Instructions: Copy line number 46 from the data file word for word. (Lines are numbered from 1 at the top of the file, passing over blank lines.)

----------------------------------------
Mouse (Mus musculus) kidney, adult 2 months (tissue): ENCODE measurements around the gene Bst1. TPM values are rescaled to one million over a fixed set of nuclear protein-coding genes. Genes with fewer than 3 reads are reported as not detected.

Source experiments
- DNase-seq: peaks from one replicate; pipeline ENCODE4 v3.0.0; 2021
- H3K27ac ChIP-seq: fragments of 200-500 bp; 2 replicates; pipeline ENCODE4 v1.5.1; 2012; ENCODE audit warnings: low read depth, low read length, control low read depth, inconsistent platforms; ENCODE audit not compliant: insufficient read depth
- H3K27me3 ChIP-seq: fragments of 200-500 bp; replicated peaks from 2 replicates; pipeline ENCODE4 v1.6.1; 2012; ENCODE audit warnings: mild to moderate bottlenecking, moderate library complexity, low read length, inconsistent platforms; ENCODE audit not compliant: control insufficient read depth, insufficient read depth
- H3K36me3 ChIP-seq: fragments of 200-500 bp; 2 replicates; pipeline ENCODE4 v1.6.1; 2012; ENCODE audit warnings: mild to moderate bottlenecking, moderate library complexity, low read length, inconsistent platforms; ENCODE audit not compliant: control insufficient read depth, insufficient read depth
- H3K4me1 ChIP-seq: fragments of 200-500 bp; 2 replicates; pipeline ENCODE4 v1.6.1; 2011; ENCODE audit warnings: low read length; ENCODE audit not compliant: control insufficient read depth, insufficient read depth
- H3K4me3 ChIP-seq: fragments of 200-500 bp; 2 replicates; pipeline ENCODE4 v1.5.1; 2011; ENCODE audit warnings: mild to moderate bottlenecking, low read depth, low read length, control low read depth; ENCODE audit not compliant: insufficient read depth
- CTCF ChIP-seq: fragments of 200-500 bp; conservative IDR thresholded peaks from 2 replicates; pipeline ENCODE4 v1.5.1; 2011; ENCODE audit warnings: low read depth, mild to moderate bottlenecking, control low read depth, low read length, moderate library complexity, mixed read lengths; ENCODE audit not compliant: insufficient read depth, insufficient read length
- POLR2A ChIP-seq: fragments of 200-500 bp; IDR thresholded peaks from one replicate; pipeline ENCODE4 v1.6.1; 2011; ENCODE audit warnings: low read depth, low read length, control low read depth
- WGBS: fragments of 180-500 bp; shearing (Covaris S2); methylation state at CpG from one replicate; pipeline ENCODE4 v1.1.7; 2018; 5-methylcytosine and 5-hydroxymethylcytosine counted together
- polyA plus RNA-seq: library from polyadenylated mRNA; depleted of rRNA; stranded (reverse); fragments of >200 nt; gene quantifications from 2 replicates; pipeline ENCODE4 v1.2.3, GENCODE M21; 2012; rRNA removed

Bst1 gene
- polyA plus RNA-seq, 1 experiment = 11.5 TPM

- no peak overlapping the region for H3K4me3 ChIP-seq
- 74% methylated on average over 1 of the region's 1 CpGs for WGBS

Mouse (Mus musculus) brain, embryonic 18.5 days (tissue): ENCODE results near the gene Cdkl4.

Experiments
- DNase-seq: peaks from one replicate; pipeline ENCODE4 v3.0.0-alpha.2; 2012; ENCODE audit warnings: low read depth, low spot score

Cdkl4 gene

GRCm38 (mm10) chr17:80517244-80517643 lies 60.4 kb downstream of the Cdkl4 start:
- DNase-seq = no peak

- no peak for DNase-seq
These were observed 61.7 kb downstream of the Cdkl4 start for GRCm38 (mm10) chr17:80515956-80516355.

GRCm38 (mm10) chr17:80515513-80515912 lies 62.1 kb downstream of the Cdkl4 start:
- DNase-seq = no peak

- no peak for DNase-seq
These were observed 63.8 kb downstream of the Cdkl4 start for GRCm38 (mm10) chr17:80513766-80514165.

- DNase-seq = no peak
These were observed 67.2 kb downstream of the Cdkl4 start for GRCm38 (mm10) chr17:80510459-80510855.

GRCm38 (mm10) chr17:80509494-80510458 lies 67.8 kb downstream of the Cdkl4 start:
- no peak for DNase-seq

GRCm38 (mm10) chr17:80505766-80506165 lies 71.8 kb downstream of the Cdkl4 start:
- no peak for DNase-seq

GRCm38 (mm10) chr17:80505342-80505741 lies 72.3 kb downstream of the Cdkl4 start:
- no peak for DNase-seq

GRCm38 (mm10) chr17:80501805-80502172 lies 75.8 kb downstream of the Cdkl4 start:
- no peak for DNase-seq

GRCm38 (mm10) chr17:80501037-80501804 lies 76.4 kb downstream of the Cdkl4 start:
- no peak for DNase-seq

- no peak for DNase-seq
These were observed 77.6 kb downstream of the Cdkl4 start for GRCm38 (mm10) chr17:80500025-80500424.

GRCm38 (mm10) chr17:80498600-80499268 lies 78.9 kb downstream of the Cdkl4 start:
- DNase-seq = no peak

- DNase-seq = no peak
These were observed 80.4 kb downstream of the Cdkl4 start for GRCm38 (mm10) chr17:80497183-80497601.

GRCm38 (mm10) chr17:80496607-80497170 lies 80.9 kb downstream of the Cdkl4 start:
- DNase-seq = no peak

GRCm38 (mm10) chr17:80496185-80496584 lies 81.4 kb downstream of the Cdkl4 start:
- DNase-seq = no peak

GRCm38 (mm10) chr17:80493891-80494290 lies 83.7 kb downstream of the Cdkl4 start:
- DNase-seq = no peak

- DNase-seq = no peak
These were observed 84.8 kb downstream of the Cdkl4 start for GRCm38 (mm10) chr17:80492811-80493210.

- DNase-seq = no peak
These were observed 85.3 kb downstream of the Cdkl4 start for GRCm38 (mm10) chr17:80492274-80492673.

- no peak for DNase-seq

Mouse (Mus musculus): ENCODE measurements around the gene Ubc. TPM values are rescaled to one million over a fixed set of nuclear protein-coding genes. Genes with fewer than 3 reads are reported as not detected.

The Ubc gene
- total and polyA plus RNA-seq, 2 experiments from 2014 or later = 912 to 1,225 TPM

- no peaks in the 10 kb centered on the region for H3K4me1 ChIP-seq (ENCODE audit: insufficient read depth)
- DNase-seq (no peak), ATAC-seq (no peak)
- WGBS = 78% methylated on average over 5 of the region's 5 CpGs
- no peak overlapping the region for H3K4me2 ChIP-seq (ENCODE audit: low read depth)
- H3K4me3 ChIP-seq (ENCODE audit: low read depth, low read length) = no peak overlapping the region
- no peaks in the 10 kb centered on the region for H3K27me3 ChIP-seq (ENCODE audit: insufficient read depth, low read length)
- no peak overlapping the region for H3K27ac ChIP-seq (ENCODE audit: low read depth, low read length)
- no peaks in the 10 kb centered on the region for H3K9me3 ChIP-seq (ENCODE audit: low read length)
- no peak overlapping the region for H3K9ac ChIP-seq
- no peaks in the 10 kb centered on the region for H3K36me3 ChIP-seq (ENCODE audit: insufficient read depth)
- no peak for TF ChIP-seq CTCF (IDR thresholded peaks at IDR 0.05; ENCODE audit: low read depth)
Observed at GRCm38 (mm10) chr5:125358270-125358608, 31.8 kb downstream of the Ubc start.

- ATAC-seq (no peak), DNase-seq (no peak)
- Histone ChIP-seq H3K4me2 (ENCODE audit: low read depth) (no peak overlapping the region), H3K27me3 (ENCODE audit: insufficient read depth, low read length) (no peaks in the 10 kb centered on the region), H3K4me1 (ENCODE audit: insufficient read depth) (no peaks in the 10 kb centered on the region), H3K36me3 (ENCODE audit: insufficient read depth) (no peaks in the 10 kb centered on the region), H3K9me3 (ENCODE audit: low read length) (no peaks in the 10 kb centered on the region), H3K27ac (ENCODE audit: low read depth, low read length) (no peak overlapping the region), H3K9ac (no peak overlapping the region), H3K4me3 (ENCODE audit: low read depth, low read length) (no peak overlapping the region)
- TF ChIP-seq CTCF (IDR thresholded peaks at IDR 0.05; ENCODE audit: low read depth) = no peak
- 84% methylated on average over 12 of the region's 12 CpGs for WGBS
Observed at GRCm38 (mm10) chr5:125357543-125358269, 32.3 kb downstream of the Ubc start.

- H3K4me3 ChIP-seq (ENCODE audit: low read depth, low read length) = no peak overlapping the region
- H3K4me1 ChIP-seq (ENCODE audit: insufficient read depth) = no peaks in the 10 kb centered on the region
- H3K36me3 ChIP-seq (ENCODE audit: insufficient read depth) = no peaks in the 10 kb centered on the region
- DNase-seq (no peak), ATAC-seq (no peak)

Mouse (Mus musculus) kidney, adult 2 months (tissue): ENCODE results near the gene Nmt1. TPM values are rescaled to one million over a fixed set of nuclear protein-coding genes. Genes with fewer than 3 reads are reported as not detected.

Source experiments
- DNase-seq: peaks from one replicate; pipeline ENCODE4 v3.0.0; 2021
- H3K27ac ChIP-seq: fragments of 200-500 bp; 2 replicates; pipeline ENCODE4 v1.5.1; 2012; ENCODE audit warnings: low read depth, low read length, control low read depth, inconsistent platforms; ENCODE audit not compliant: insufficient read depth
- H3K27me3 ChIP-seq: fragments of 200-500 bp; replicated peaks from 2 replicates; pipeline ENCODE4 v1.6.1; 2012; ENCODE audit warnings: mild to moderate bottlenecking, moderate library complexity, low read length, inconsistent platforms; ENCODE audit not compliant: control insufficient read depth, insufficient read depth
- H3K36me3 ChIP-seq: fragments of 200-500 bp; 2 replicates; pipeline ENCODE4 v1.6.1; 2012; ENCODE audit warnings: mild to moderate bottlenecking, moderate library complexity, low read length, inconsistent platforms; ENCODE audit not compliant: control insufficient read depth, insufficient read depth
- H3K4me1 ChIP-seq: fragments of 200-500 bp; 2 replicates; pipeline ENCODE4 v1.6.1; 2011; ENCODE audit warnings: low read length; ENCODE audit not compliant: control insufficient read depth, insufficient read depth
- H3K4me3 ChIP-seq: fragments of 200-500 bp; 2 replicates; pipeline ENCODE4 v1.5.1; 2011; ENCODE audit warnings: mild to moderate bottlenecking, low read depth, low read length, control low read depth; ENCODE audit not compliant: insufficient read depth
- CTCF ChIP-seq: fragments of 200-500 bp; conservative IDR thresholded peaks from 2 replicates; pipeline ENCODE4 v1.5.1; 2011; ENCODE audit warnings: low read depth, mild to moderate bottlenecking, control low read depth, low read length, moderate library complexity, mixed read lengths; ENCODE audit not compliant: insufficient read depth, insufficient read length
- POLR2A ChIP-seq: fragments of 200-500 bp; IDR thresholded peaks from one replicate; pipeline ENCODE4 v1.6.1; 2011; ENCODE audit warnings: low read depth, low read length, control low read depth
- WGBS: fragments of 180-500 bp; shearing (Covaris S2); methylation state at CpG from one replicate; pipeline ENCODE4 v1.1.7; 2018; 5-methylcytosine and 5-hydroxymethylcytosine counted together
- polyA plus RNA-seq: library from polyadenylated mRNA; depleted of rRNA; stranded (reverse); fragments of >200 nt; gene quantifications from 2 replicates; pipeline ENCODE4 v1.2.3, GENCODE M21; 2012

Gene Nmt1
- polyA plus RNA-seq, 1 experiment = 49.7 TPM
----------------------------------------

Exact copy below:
These were observed 80.4 kb downstream of the Cdkl4 start for GRCm38 (mm10) chr17:80497183-80497601.